Maggie Thrash has spent basically every summer of her fifteen-year-old life at the one-hundred-year-old Camp Bellflower for Girls, set deep in the heart of Appalachia. She’s from Atlanta, she’s never kissed a guy, she’s into Backstreet Boys in a really deep way, and her long summer days are full of a pleasant, peaceful nothing . . . until one confounding moment. A split-second of innocent physical contact pulls Maggie into a gut-twisting love for an older, wiser, and most surprising of all (at least to Maggie), female counselor named Erin. But Camp Bellflower is an impossible place for a girl to fall in love with another girl, and Maggie’s savant-like proficiency at the camp’s rifle range is the only thing keeping her heart from exploding. When it seems as if Erin maybe feels the same way about Maggie, it’s too much for both Maggie and Camp Bellflower to handle, let alone to understand.
Review: Honor Girl is a poignant graphic memoir that explores first love, self discovery, and identity. Thrash zeroes in a pivotal bittersweet summer that changed her outlook on life. At age 15, Maggie returned to Camp Bellflower for Girls, a conservative Christian camp located in Kentucky that she'd been attending for years. Following traditions including Civil War re-enactments is expected and required. Maggie has aspired to be named Honor Girl, an award given each year to the girl who exemplified the camp's spirit, but this year is very different. Her normal fun-filled, carefree world is slowly shifting and becoming constrictive especially when she is being drawn to Erin, an older counselor. Now Maggie is focusing her attention to forging and expressing her own identity.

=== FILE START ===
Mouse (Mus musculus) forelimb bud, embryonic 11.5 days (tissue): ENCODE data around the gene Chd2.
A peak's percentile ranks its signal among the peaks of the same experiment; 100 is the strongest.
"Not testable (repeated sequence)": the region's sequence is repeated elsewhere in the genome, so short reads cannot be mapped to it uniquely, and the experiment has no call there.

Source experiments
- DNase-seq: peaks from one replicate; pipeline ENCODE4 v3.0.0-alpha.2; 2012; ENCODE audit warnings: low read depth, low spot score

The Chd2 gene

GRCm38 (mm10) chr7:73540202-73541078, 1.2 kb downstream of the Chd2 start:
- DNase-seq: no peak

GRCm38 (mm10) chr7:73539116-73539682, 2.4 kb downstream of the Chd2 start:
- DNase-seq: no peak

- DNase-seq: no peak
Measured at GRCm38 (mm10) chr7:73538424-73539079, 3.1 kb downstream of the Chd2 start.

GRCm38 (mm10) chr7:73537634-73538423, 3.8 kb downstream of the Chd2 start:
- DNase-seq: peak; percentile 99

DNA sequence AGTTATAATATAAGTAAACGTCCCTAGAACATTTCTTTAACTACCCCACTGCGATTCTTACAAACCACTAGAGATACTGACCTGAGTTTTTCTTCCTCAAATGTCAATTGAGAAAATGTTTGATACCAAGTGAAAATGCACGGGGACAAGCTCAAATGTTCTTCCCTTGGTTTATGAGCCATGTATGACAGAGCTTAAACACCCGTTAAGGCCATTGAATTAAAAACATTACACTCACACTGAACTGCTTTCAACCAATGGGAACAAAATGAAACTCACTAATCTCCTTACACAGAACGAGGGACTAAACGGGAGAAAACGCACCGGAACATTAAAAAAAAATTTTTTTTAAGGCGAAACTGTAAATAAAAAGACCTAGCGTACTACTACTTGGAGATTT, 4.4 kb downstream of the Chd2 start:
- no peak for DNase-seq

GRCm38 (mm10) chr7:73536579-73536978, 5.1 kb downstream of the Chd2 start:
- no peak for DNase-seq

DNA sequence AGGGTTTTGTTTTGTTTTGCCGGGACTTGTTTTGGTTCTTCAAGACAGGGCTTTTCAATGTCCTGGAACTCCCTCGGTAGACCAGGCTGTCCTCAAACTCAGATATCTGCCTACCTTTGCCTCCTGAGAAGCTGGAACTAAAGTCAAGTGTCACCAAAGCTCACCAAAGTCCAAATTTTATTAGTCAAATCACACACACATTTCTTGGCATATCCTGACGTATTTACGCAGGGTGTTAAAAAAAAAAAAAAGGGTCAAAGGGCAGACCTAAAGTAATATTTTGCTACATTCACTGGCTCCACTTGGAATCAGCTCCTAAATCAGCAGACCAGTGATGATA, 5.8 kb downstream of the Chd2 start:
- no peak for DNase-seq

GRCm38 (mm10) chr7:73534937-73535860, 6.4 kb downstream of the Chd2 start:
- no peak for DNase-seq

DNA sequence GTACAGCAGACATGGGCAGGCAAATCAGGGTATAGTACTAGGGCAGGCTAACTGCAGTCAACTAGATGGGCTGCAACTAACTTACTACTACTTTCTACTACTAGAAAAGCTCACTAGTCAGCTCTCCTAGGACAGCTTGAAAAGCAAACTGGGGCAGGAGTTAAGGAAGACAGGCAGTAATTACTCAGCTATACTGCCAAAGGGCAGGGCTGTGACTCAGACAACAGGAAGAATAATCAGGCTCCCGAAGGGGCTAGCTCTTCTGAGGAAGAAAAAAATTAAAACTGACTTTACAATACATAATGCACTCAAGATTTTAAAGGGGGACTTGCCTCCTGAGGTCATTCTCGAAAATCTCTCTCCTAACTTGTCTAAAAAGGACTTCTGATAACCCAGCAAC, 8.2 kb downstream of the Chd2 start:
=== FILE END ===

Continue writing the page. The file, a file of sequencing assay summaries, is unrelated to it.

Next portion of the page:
The illustrations for Honor Girl are deceptively subdued and ordinary yet raw and have a sketchbook feeling to them. We see Maggie go through every day, slice-of-life moments such as handling conflicts with mean girls, gossip and rumors as well as confiding in confidants. These banal moments contain deeper meaning. Thrash effortlessly conveys the awkwardness of coming into one's own. The tone of the mercurial teen is spot-on, morphing from funny and quirky to quiet and contemplative especially when a romantic, chaste relationship is budding between Maggie and Erin. There are light moments that feature pop culture such as Maggie's unabashed love for the Backstreet Boys (who I also loved as a teen) along with darker historical references such as the "Don't Ask, Don't Tell" policy, which the camp abides. Maggie's reluctance to come out at camp rings true though it made me feel so sad that she could not be open about her romance like the other campers. Readers regardless of their own sexual identity will relate to the awkwardness and uncertainty of first love in Maggie's memoir.
Rating: 4 stars
Words of Caution: There is some language and some crude humor. Recommended for Grades 8 and up.
If you like this book try: This One Summer by Mariko Tamaki and Jillian Tamaki, Long Red Hair by Meags Fitzgerald